|Hydraulic mine waste released into the Yuba River, Sierra Nevada, California, 1867|
Our little town, “a great place to live”, is now a heavily marketed tourist destination. There are frequent year-round events to attend and lunch will easily cost you $20 plus. Locals, unless they own a business here, don’t go downtown much. Stores and restaurants open and close at about the same rate they did during the gold rush. Business is certainly legitimate, but the link between greed and gold is another story altogether.
For the last 40 years I’ve researched documents and books about gold mining in the north central Sierra Nevada. I’ve located and recorded gold mining sites and seen their legacy first-hand – it’s time to honestly assess the benefits gained by a few at the expense of local degradation and anthropogenic havoc to the environment. Because the topic is huge, I’m focusing on hydraulic mining and its infrastructure, an engineering tour de force, but an environmental catastrophe, one that we’re still dealing with today.
In the latter half of the 19th century the ideology of self-aggrandizement and laissez-faire capitalism legitimated, even encouraged, the single-minded pursuit of wealth at all costs and thus made many people susceptible to gold fever. A quick look at Google shows at least 16 books with Gold Fever prominent in the title – I’m sure there are more, as well as hundreds of newspaper and magazine articles. In addition to Charlie Chaplin’s classic 1925 film The Gold Rush, filmed at Donner Pass, near Truckee, California, the two other films about gold mining that attracted popular attention were The Treasure of The Sierra Madre (1948) and Paint Your Wagon (1969).
The Treasure of The Sierra Madre featured a speech about gold fever written by John Huston who also directed. It’s a wonderful film starring Humphry Bogart as Dobbs, Walter Huston (John Huston’s father) as Howard and Tim Holt as Curtin. The speech was delivered, with authority, by Howard the perennial prospector, and here are a few lines:“But I tell you, if you was to make a real strike, you couldn't be dragged away. Not even the threat of miserable death wouldn't keep you from tryin' to add $10,000 more. $10,000, you'd want to get 25. $25,000, you'd want to get 50. $50,000, a 100. Like roulette. One more turn, you know, always one more ... I’ve seen what gold does to men’s souls.”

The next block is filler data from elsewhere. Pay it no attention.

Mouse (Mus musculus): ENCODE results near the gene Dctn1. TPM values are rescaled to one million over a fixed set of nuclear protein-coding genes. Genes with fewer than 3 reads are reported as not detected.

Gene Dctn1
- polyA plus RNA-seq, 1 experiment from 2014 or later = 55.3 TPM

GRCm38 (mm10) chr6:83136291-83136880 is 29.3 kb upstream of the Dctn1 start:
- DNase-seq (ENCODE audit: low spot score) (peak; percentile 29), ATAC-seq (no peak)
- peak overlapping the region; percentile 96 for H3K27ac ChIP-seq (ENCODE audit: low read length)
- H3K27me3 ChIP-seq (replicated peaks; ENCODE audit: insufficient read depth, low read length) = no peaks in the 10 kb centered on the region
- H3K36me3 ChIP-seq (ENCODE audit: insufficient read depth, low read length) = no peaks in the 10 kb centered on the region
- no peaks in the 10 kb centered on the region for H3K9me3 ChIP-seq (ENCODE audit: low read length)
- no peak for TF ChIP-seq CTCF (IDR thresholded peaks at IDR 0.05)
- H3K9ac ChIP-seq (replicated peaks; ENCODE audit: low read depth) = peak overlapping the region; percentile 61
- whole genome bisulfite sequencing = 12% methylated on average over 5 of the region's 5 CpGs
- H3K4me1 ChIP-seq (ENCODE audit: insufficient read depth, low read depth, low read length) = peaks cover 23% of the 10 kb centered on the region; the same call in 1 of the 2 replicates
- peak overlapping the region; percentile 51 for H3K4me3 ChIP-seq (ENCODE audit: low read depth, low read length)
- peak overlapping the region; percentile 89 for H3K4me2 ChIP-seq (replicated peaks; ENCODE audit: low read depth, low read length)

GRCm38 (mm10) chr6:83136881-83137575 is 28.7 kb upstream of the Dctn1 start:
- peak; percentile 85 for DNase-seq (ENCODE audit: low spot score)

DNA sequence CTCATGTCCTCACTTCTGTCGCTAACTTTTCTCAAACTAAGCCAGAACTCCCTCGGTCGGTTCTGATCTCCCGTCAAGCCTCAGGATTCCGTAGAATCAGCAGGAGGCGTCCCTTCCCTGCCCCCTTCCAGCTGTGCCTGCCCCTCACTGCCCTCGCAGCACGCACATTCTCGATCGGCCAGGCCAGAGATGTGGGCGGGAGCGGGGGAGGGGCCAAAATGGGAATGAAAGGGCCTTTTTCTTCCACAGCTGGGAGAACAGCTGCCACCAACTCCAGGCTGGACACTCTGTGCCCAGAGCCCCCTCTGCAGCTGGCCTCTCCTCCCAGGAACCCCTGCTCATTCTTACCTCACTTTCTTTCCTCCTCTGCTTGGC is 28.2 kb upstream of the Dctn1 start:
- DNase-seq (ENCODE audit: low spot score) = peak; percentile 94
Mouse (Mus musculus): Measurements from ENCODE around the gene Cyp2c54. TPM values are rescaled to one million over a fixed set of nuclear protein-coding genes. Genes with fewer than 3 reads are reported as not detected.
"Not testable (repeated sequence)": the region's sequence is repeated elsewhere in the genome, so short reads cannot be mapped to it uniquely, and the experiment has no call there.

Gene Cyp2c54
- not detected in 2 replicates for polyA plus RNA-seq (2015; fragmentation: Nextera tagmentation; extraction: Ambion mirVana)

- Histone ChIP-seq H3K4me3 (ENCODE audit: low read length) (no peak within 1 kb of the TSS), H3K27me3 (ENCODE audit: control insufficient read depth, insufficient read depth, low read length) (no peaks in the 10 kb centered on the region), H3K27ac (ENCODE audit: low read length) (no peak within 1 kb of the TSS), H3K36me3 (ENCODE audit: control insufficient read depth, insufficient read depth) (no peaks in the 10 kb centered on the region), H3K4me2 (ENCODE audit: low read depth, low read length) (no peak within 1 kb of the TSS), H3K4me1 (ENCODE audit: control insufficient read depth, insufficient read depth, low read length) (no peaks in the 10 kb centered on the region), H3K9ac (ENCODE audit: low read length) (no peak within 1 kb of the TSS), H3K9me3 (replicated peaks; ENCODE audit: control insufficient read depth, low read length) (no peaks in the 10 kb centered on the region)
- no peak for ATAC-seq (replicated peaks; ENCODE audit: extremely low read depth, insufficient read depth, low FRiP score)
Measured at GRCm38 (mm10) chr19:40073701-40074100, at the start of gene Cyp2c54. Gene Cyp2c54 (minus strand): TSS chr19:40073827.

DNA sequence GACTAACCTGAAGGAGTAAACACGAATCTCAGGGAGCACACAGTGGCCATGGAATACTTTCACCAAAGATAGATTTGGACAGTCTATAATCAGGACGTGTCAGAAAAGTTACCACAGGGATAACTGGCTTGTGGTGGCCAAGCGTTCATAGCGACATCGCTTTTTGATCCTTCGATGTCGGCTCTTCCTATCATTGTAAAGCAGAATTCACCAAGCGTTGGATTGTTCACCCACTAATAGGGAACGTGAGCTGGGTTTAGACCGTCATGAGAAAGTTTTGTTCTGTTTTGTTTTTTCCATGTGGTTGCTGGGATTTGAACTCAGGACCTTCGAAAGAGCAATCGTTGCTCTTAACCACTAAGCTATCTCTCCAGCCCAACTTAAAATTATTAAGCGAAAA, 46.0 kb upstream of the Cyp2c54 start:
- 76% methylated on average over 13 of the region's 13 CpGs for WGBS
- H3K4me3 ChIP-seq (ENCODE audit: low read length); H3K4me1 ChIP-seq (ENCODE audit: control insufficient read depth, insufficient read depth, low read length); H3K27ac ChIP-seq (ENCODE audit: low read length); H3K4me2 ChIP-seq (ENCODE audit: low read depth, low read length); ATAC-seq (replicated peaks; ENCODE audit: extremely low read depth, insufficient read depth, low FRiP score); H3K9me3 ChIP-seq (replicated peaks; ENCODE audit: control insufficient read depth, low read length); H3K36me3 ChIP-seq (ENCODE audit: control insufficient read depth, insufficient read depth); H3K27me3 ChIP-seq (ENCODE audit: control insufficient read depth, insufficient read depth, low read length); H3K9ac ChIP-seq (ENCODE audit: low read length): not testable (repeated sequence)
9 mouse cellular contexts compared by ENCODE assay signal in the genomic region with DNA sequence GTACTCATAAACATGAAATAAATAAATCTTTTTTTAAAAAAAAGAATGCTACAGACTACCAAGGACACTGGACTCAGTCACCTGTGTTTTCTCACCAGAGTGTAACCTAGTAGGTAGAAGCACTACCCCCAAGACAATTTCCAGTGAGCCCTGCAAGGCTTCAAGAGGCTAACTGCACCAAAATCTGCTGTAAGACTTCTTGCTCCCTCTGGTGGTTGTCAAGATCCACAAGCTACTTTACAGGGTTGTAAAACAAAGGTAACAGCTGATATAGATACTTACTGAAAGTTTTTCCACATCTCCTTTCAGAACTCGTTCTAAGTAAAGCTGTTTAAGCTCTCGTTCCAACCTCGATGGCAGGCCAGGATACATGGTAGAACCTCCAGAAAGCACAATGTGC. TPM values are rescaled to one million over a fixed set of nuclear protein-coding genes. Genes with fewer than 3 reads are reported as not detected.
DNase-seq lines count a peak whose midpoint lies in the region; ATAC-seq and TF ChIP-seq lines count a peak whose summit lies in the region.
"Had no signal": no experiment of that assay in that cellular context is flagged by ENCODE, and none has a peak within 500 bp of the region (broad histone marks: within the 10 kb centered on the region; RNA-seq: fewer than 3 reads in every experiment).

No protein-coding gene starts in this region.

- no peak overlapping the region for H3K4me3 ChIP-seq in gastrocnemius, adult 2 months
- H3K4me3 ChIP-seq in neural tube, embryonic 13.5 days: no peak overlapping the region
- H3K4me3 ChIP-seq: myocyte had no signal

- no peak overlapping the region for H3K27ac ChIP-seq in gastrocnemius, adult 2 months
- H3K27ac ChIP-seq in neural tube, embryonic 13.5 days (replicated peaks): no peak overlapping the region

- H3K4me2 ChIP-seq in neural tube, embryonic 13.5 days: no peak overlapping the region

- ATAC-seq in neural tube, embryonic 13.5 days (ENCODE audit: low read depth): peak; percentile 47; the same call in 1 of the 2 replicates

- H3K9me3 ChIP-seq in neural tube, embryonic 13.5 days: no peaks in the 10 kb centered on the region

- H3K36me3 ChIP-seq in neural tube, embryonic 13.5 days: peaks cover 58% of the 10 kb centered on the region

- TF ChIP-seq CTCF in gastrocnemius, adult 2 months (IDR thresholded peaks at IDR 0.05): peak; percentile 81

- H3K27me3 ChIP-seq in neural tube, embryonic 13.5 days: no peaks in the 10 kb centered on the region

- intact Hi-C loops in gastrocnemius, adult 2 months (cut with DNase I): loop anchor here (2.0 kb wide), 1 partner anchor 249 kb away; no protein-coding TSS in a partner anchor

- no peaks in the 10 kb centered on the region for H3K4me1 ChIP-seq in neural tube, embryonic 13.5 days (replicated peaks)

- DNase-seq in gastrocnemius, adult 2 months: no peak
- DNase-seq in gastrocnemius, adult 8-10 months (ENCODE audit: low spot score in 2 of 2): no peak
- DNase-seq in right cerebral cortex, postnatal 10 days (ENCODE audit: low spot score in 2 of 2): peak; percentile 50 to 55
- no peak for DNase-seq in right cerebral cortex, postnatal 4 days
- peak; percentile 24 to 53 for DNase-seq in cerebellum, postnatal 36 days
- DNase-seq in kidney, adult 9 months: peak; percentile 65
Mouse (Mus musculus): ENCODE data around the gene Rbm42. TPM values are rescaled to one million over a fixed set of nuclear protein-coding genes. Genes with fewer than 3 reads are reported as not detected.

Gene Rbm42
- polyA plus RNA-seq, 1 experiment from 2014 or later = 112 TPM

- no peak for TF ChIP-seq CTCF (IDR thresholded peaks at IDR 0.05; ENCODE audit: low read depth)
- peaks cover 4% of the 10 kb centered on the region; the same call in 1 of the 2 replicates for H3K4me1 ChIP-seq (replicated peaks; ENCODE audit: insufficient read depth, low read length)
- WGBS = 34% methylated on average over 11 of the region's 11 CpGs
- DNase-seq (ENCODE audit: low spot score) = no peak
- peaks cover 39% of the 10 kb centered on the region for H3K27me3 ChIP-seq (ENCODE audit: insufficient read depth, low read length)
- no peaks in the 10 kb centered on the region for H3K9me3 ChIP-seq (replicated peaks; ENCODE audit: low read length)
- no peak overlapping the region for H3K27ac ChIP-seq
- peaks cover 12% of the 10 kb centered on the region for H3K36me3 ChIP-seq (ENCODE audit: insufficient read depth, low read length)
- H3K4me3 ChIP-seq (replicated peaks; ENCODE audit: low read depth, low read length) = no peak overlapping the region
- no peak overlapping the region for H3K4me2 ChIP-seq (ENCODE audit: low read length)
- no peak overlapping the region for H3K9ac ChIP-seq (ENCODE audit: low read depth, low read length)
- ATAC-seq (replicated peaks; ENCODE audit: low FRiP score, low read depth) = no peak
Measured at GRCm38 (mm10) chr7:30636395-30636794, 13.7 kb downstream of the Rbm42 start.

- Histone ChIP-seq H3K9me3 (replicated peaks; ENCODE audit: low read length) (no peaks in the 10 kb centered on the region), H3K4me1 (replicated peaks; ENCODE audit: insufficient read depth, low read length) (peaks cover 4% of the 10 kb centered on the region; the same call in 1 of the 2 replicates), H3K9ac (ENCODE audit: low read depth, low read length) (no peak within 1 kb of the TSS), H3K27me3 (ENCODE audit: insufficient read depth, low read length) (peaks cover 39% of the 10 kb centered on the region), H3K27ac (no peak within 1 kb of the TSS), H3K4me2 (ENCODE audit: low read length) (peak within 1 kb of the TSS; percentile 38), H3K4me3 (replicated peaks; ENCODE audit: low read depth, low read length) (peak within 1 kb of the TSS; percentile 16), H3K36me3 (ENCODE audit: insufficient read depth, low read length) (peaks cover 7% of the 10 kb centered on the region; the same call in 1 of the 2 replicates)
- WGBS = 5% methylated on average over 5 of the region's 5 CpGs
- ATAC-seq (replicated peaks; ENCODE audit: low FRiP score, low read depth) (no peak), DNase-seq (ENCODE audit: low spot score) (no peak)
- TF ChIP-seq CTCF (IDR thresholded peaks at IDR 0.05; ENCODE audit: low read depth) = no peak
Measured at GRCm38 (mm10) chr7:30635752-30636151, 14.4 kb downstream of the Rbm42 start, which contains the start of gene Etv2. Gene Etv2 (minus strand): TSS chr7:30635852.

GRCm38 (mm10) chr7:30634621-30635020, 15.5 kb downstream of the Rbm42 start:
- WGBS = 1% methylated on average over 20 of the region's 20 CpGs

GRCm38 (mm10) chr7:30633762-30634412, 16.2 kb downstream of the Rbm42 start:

Then in 1969 came Paint Your Wagon, a campy Hollywood musical, based loosely on You Bet, a former hydraulic mining town in the upper reaches of the Bear River in Northern California. This has been a favorite play for amateur thespians in the foothills of the Sierra Nevada for decades now and it is always performed with exuberance and joy. Clint Eastwood sings the last song of the film, Gold Fever. It hints at the obsession, and the strung-out delusional quality of gold fever when Clint sings, “Gold, gold, hooked am I – Susannah, go ahead and cry.”
These three films have helped create a superficial awareness of gold mining in the popular imagination. Most history buffs and casual readers don’t care much about the actual history and consequences of gold mining, but they love the stories, both factual and those made-up from a few strands of truth. It’s difficult for the reader to distinguish between the two, nor do they necessarily care to. They want entertainment. The late Ken Kesey, author and a historical figure himself, acknowledged it: “To hell with facts! We need stories.” Perhaps we will eventually present history with a human and an environmental perspective – stories that engage the imagination and educate, or at least raise awareness? A good example of a history-based genre blending book is Shirley Dickard’s, Four Women, for the Earth, for the Future (2020).